Rhonda Lee is an experienced TV meteorologist. She is also a black woman with short natural hair. Apparently, this combination is too much for some employers and viewers. Lee told Soledad O’Brien that she’s been denied job interviews because of her hair; one news director told her that her hair “was too aggressive for Sacramento.” Recently, Lee was fired for politely responding to a rude Facebook comment asking her to “wear a wig or grow some more hair.”
Until recently, Lee was a meteorologist for KTBS-TV, an ABC affiliate in Shreveport, Louisiana. On October 1, a viewer named Emmitt Vascocu left the following comment on the station’s Facebook page:
the black lady that does the news is a very nice lady.the only thing is she needs to wear a wig or grow some more hair. im not sure if she is a cancer patient. but still its not something myself that i think looks good on tv. what about letting someone a male have waist long hair do the news.what about that
Lee’s response is pretty much the definition of class:
Hello Emmitt–I am the ‘black lady’ to which you are referring. I’m sorry you don’t like my ethnic hair. And no I don’t have cancer. I’m a non-smoking, 5’3, 121 lbs, 25 mile a week running, 37.5 year old woman, and I’m in perfectly healthy physical condition.
I am very proud of my African-American ancestry which includes my hair. For your edification: traditionally our hair doesn’t grow downward. It grows upward. Many Black women use strong straightening agents in order to achieve a more European grade of hair and that is their choice. However in my case I don’t find it necessary. I’m very proud of who I am and the standard of beauty I display. Women come in all shapes, sizes, nationalities, and levels of beauty. Showing little girls that being comfortable in the skin and HAIR God gave me is my contribution to society. Little girls (and boys for that matter) need to see that what you look like isn’t a reason to not achieve their goals.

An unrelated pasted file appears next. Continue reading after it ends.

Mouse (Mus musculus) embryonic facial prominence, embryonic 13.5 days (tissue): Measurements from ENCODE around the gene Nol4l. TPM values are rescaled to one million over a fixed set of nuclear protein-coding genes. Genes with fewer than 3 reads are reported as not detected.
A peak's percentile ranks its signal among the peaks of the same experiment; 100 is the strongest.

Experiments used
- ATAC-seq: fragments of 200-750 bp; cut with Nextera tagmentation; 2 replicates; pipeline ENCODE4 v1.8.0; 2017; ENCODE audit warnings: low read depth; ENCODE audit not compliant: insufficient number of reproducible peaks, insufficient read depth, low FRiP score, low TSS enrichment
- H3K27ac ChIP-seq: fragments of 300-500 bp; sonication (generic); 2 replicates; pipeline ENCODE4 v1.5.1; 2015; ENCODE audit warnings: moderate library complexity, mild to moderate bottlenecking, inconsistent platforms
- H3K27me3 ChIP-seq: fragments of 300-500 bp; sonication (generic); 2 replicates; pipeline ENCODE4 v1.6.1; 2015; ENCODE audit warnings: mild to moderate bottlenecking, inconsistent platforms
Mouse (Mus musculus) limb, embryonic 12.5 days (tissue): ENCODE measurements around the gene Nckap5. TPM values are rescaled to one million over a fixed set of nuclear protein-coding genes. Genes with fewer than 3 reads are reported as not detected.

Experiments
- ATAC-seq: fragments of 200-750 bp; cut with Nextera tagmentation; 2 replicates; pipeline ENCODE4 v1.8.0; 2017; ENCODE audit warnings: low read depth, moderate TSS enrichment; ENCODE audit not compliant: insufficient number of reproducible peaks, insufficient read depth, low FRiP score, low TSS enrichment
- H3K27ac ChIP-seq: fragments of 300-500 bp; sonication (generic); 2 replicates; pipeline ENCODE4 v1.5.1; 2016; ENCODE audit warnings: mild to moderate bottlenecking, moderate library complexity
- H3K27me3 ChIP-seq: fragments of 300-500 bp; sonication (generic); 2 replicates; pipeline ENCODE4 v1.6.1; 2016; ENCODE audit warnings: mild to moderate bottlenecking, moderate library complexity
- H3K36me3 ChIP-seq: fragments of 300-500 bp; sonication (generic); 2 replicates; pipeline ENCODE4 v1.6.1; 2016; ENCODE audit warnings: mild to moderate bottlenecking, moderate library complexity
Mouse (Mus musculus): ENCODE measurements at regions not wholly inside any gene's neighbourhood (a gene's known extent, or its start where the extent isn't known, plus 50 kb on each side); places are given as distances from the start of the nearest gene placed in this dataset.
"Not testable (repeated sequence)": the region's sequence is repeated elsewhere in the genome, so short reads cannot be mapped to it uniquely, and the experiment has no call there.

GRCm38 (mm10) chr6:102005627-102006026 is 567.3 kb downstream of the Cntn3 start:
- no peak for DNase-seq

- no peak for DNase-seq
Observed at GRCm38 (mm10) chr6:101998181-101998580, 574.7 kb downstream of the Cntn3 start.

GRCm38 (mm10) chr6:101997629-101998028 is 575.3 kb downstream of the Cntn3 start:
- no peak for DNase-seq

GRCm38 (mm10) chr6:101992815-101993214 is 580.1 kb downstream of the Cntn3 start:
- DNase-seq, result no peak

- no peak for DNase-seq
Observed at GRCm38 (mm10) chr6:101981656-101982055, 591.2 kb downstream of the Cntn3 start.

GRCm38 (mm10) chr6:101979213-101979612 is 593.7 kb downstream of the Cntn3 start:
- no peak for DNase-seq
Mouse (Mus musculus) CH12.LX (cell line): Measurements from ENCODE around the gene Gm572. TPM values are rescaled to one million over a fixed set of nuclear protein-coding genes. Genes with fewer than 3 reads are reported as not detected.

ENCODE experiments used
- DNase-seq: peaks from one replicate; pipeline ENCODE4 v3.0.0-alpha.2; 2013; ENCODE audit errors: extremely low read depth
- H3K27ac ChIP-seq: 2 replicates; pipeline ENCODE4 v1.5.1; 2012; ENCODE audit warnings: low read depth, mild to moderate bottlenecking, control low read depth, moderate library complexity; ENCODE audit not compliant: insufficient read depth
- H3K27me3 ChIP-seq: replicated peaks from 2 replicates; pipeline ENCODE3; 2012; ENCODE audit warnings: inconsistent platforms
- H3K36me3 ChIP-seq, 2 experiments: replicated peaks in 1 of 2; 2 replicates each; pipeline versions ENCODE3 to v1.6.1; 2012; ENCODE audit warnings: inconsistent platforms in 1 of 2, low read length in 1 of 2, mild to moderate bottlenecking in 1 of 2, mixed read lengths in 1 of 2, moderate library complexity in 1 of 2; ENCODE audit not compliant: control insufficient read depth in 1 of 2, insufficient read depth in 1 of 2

Conforming to one standard isn’t what being American is about and I hope you can embrace that.
Thank you for your comment and have a great weekend and thank for watching.
Lee was subsequently fired. The station’s news director released a statement saying she had “repeatedly” violated the station’s policy on responding to harsh viewer comments on social media. The station’s position is that it’s best not to respond at all, but if an employee must do so, they should just briefly provide a station contact and say they’d be happy to speak about their concerns.
Lee told O’Brien:
I feel like I was punished for defending myself; whereas other people are given platforms, I was given a pink slip instead. I feel that a lot of times, and particularly in the deep South, that racial issues can be scary, they can be very touchy and, as my former employer saw it, as controversial. … You may have the policy but I also feel there’s a responsibility to educate viewers and if that opportunity comes up, then grab it, take hold of it, embrace it, and use it as a platform for helping repair relations within our community. And I really feel that hiding is doing more of a disservice than actually helping to educate the viewing population when you have the opportunity.
The blog Sporty Afros, which (awesomely) covers the territory “where hair and sports collide,” collects a variety of previous responses by black newswomen who wore their hair natural (as opposed to chemically straightened, or relaxed). In 1971, for example, a New York City reporter named Melba Tolliver was banned from her studio when she began to wear her hair in a natural style. Her employers suggested she either change her style or wear a head scarf when she covered Trisha Nixon’s wedding a the White House.
Lee was not fired for wearing her hair short and natural, of course. But based on what we know so far, the station showed a level of insensitivity in reacting so strongly to her perfectly polite reaction to a viewer pushing some seriously racially charged buttons.